Here are some useful tips you may not know that can help make DailyLit even easier to use:
—Customize: You can completely customize the delivery date, time, format (HTML or plain-text), and length (normal, 2X, or 4X) of your installments. Click on “Advanced” while you’re signing up for a book or click on the “Manage Your Book Settings” link at the end of any installment—then click on “More” next to the name of the book you want to edit.
NYTimes article on Sony cutting eBook prices from 11.99 to 9.99.This is my favorite section: “Regarding the price cut for digital books, Mr. Haber said: “We have to offer value. It’s clear e-books should be less expensive than regular books, with the savings on printing and logistics getting passed on to the consumer.”and this is the worrisome part: “Book publishers will still retain their traditional cut of every e-book sale — about half the hardcover retail list price. But they are concerned that as online retailers like Amazon and Sony gain market power, they will eventually tire of losing money on e-book sales and ask publishers for lower wholesale prices, a move that would cut into their profit margins.” To me this says less publishers and more publishing control by Amazon and Sony. Toss Google in that mix and we’ve got ourselves quite a trifecta.
First Google, now Amazon, UM has certainly got connections. They announced this week a plan to offer book reprints for sale on Amazon as reprints on demand. According to their press release,”The University of Michigan will make thousands of books that are no longer in copyright — including rare and one-of-a-kind titles — available as reprints on demand under a new agreement with BookSurge, part of the Amazon.com group of companies. The agreement gives the public a unique opportunity to buy reprints of a wide range of titles in the U-M Library for as little as a few dollars. As individual copies are sold on Amazon.com, BookSurge will print and bind the books in soft-cover form.” Continue reading UM to sell digitized books on Amazon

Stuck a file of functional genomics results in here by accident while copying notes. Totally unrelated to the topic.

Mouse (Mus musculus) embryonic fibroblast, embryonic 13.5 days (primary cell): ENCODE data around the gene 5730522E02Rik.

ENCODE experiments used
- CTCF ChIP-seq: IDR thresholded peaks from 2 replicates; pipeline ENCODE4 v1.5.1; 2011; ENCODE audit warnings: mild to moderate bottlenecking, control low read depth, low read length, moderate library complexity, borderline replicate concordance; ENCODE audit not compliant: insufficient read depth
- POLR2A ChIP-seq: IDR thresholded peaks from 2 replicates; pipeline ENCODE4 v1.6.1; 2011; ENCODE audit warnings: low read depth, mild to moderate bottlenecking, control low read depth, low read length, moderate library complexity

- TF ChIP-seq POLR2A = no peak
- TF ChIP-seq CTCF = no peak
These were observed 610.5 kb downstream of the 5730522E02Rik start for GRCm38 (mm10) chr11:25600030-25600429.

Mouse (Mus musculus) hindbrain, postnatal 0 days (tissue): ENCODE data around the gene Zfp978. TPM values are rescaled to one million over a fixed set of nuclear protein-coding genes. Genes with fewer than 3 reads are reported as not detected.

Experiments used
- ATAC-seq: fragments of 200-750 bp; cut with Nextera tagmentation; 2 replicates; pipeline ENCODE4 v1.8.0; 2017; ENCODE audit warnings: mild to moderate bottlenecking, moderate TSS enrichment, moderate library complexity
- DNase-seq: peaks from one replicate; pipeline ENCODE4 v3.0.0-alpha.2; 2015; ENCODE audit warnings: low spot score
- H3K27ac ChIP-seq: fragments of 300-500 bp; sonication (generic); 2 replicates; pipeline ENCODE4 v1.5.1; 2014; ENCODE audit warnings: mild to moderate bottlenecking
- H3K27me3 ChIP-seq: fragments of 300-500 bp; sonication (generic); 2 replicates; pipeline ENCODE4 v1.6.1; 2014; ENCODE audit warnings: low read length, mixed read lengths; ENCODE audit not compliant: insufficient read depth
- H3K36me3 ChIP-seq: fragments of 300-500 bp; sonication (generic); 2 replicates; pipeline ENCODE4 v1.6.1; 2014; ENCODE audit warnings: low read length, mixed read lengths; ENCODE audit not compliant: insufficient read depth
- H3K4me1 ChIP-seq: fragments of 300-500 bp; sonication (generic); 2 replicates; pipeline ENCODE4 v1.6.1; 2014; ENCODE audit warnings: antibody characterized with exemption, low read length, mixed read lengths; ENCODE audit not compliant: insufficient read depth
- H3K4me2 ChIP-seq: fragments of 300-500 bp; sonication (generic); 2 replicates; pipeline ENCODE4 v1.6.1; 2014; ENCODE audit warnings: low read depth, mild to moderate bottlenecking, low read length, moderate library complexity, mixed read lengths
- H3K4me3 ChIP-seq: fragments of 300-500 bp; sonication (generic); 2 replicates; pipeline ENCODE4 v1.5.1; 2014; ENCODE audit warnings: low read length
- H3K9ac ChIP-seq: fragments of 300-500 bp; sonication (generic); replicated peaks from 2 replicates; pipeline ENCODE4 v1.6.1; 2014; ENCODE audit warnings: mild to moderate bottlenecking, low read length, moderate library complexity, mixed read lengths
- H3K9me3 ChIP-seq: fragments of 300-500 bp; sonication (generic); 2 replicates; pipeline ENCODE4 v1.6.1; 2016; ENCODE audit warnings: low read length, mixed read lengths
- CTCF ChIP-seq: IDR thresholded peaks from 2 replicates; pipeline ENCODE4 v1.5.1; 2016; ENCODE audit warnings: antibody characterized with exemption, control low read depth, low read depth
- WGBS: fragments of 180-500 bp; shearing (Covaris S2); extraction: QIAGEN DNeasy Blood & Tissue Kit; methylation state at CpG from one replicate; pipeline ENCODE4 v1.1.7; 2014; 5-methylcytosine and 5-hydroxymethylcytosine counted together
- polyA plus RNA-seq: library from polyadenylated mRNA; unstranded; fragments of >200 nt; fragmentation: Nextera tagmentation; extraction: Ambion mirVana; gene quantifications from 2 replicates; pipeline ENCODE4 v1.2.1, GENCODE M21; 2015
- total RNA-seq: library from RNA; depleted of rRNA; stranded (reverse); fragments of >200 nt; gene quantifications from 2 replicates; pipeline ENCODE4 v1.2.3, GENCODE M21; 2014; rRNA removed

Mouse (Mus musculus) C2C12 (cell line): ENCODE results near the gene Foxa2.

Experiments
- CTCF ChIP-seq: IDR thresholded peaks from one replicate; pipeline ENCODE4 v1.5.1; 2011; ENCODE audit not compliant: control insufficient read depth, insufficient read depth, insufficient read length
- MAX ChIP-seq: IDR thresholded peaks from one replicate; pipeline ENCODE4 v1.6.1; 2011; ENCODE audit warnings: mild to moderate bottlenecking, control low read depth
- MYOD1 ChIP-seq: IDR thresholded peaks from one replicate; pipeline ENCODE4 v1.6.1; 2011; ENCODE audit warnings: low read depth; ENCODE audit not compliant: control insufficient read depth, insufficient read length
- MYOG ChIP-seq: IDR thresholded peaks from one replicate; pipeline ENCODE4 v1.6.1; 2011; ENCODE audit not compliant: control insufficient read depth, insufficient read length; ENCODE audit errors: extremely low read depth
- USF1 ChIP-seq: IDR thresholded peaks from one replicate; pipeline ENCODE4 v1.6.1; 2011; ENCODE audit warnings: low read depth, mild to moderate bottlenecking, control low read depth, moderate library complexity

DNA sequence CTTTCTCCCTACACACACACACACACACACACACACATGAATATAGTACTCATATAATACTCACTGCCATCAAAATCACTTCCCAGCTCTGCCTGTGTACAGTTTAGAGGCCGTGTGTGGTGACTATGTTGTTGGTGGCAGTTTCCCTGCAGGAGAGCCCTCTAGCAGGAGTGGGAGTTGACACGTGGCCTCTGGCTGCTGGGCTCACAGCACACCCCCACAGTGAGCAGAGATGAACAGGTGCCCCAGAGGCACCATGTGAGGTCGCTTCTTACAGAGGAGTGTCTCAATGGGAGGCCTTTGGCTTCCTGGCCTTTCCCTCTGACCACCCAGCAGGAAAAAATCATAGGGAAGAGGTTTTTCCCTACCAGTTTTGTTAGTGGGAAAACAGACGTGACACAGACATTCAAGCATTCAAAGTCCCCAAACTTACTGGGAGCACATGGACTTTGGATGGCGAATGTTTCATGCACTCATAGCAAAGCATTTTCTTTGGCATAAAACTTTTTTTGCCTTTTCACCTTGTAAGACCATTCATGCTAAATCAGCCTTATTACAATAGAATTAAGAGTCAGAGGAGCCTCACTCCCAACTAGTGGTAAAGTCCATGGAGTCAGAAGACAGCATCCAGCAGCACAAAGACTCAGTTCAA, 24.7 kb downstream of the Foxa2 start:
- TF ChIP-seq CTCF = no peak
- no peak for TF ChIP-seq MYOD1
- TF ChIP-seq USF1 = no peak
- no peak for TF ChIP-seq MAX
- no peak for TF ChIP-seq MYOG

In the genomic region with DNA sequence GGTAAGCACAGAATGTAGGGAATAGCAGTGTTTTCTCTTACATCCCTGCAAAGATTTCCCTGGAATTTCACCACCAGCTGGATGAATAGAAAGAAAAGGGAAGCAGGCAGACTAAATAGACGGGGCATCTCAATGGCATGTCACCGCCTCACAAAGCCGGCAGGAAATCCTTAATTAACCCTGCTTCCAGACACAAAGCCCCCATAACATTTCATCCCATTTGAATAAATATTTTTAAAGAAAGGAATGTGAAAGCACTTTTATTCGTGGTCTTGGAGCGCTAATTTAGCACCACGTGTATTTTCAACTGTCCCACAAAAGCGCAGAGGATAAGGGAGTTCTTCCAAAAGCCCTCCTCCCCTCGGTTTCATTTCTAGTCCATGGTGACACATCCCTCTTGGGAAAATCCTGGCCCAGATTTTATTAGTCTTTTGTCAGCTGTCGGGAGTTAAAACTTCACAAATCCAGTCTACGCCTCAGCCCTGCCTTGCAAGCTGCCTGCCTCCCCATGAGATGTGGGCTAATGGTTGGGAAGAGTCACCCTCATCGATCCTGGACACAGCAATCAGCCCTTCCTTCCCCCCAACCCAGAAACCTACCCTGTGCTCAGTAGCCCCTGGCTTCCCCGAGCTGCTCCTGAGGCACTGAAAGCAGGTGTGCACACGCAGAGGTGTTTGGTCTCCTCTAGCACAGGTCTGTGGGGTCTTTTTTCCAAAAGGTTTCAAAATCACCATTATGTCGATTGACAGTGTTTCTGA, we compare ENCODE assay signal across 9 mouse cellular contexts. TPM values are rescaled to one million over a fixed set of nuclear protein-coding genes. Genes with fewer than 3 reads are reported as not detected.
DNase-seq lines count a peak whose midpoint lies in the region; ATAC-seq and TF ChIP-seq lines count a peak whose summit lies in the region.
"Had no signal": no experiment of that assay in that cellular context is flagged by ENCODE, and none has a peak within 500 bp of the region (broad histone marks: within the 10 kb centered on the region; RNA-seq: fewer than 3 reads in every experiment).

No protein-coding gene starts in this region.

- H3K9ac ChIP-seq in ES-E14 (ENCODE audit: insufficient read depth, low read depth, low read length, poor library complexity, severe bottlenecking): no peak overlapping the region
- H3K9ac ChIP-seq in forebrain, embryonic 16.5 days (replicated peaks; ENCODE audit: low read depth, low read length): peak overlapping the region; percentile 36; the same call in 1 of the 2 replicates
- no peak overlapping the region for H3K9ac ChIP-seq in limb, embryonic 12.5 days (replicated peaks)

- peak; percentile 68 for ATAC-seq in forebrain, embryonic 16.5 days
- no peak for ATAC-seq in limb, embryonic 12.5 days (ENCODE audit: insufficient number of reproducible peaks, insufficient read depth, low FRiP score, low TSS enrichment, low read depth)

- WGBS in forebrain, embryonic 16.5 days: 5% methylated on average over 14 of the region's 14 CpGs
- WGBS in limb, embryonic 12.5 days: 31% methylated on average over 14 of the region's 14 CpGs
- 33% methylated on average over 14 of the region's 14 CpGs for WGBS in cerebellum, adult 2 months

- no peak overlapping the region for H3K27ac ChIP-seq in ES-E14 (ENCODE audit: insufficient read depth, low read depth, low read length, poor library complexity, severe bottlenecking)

These articles are all linked on the NSR home page in the delicious links.
By Paul Biba
Several new features were announced today on Google’s Inside Book Search:
Embeds and links – This new toolbar option allows you to embed a preview of a full view or partner book in any of your websites or blogs–all with a simple html snippet. … Continue reading Google Book Search adds new features
I’ve bookmarked the following articles relating to eBooks on my delicious account. These are displayed on the NSR homepage as well.
From Teleread By David Rothman
6 Lessons One Campus Learned about E-Textbooks is the headline over Jeffrey R. Young’s article in the Chronicle of Higher Education. But perhaps it should read instead, “E-textbooks not ready for college students yet, at least in many cases.”
Northwestern Missouri State University used the Sony Reader in a pilot study and, according to Young, found that students demanded printed books instead because of navigation problems with E.
Mind you, this wasn’t with the new PRS-700, which lets you use a stylus to move around. So maybe the results would have been different. Continue reading E-textbooks not ready for college students yet?
I just got my hands on the April 2009 issue of Against the Grain, and lo and behold an interview with NSR’s Sue Polanka. The interview was done by Dennis Brunning from Arizona State University in his cheeky style and is followed by his humorous interview with Kindles 1 and 2. The article is not available online, so here are some highlights. Continue reading Interview with Sue in Against the Grain
NFAIS and Drexel’s iSchool are co-sponsoring a workshop on June 26th in Philly titled “Google, the Web and the Future Roles of Publishers and Librarians.”
More info can be found on the NFAIS site. I’m certain eBooks will come up somewhere in this program. Continue reading Upcoming workshop in Philly…. Google, Libraries, Publishing